By Paul Gable
A new hearing on the never ending candidate filing controversy is scheduled for the S.C. Supreme Court on June 4, 2012.
A very clear ruling on the requirements of state law pertaining to candidate filing requirements, specifically Section 8-13-1356(B), was issued by the S.C. Supreme Court on May 2, 2012. Irrespective of that decision, it appears some candidates got onto the June 12th primary ballots anyway.
The new hearing resulted from an affidavit the Florence County Republican Party submitted to the Supreme Court in which it acknowledged only one of the 15 candidates it certified for the June 12th primary ballot actually filed the proper paperwork on time.
According to the affidavit, seven of the candidates were incumbents making them exempt from the requirement to file a Statement of Economic Interests at the same time and with the same official as their Statement of Intention of Candidacy. This exemption supposedly lies in Section 8-13-1356(A) of state law. We’ll deal with the supposedly later.
Only one of the non-incumbents filed the paperwork properly. The remaining seven candidates are a problem for the county party, but some twisted logic was used to justify their being placed on the ballot.
According to the party, these other seven, although not officeholders, had announced their candidacy, which automatically made them public officials. Being public officials, they were exempt from the provisions of Section 8-13-1356(B) of state code because of Section 8-13-1356(A).
This twisted logic does not conform to the decision handed down by the Supreme Court and those seven candidates should have never been certified.
However, this logic was not only used in Florence County. In fact, it appears to have originated at state Republican headquarters in Columbia.
Blake Hewitt was one of six candidates who filed an SIC with the Horry County Republican Party for House District 105. After the Supreme Court decision was handed down, none of the six candidates for House District 105 were certified by the county party.
However, Hewitt was later certified by the state party and is the only one of six individuals who filed an SIC with the county party to make it to the June 12th ballot. The other five were eliminated from the primary due to not filing their SIC and SEI as prescribed by state law and ordered by the Supreme Court.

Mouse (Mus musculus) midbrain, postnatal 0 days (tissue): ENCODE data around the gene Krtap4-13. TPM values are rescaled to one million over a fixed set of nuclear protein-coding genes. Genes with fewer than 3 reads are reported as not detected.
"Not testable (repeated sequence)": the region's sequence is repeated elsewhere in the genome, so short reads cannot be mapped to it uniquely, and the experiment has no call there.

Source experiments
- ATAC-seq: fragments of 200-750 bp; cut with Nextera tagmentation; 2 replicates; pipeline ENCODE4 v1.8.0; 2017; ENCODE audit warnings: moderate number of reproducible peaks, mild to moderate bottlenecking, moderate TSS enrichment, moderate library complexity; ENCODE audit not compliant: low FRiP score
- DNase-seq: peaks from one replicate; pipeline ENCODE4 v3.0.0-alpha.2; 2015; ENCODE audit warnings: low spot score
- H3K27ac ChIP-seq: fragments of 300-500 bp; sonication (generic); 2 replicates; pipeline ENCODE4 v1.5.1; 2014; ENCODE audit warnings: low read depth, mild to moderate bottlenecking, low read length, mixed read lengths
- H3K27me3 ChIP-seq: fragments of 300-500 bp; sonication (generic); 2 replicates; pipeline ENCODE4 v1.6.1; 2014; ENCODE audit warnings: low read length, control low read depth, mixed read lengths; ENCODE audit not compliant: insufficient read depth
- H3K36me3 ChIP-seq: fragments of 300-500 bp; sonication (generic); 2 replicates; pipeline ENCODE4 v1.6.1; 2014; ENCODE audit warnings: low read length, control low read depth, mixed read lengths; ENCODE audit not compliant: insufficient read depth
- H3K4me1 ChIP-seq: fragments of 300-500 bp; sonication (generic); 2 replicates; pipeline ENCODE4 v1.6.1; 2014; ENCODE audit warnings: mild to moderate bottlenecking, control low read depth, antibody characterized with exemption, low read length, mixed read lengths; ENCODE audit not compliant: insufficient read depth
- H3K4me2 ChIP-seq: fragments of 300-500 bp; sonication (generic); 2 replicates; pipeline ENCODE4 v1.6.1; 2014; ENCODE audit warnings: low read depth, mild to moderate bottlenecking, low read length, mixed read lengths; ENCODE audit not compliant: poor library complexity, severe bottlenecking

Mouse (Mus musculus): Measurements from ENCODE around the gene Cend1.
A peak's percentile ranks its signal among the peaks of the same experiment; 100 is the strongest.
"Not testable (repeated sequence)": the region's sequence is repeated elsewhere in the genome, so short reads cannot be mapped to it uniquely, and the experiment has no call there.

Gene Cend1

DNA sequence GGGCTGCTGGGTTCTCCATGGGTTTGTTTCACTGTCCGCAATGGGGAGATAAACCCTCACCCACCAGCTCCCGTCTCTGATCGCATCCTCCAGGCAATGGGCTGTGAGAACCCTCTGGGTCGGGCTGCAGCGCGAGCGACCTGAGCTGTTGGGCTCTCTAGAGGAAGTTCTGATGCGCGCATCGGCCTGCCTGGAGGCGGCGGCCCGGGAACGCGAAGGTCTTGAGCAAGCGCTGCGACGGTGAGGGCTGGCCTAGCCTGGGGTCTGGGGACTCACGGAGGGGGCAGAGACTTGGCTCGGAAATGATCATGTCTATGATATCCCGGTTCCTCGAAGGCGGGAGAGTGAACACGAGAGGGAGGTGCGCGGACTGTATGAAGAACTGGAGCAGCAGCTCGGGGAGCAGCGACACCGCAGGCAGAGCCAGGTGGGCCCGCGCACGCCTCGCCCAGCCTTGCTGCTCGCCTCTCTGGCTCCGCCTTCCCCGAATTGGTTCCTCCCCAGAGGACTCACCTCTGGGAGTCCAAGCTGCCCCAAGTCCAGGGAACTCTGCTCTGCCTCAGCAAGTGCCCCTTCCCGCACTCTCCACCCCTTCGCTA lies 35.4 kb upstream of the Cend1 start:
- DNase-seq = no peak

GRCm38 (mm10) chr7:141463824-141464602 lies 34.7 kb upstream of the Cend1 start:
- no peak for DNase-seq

Below is a direct quote from a letter signed by Matt Moore, Executive Director South Carolina Republican Party concerning a protest of the certification of Blake Hewitt as a candidate for House District 105.
“Mr. Hewitt was an “exempt” candidate under SC Code 8-13-1356(A) because he satisfied the definition of “public official” as set forth in Chapter 13 of Title 8.”
“After reviewing the facts, Mr. Hewitt filed a Statement of Economic Interests (SEI) (timestamp 3/29/2012 5:49 PM) online before he filed his Statement of Intention of Candidacy (SIC) timestamp 3/30/2010 9:50 AM). Accordingly, because he was a “candidate” and therefore a “public official” for purposes of 8-13-1356(A), the facts show that Mr. Hewitt had a current SEI on file and was therefore exempt from the paper copy filing requirement.”
Unbelievable? Not really, here it is connettresponse
Got that? According to Moore’s tortured logic, Hewitt was a “public official” because he had announced as a “candidate.” As a “public official” Hewitt was exempt from the requirement of filing an SEI at the same time and with the same official as his Statement of Intention of Candidacy.
How you can be a candidate and, therefore, a public official before you file to become a candidate is unclear except, possibly, in Moore’s mind. Nevertheless the state party certified Hewitt’s candidacy.
Now, the Florence County party has admitted to using the same logic, which we see came directly from state party headquarters.
What is very troubling is that it appears the state party is trying to directly influence the election process by using different logic for different (selected?) candidates.
Despite the very strict ruling handed down by the Supreme Court on May 2, 2012 and reaffirmed on May 3, 2012, the state Republican Party chose to certify certain candidates based on its own set of rules.
Why did the state party not apply the above logic in a blanket manner to everyone who filed something by noon March 30th?
Is this the in crowd vs. the out crowd in Republican circles? Shouldn’t the same rules, or convoluted explanations apply to all?
Are those rumblings for the removal of Chad Connelly and Matt Moore getting louder?
One other issue that, in our opinion, still has to raise its ugly head in this overall election filing controversy deals with incumbent officeholders. Section 8-13-1356(A) of state code exempts incumbents from the filing requirements of the remainder of the section if the incumbent has a “current” disclosure form on file with the S.C. Ethics Commission.
The term “current” is not clear and has not been addressed by the Court. Public officials, which includes incumbent elected officeholders, are required by state law to file an SEI with the Ethics Commission by April 15th of each year covering information for the preceding calendar year.
Many incumbents did not meet this requirement, yet their names remain on the upcoming primary ballots.
Before this whole controversy is over, the Court will also have to rule on what current means. If the ruling is as strict as the May rulings were, there could be scores of incumbents statewide who lose election challenges after the primary and/or general election due to non-timely filing of their SEI’s.
Atlantic Beach is known for its questionable candidates and elections of which many are subject to repeated challenges and/or being thrown out. It is becoming apparent that Atlantic Beach is merely a microcosm of the South Carolina election process as a whole.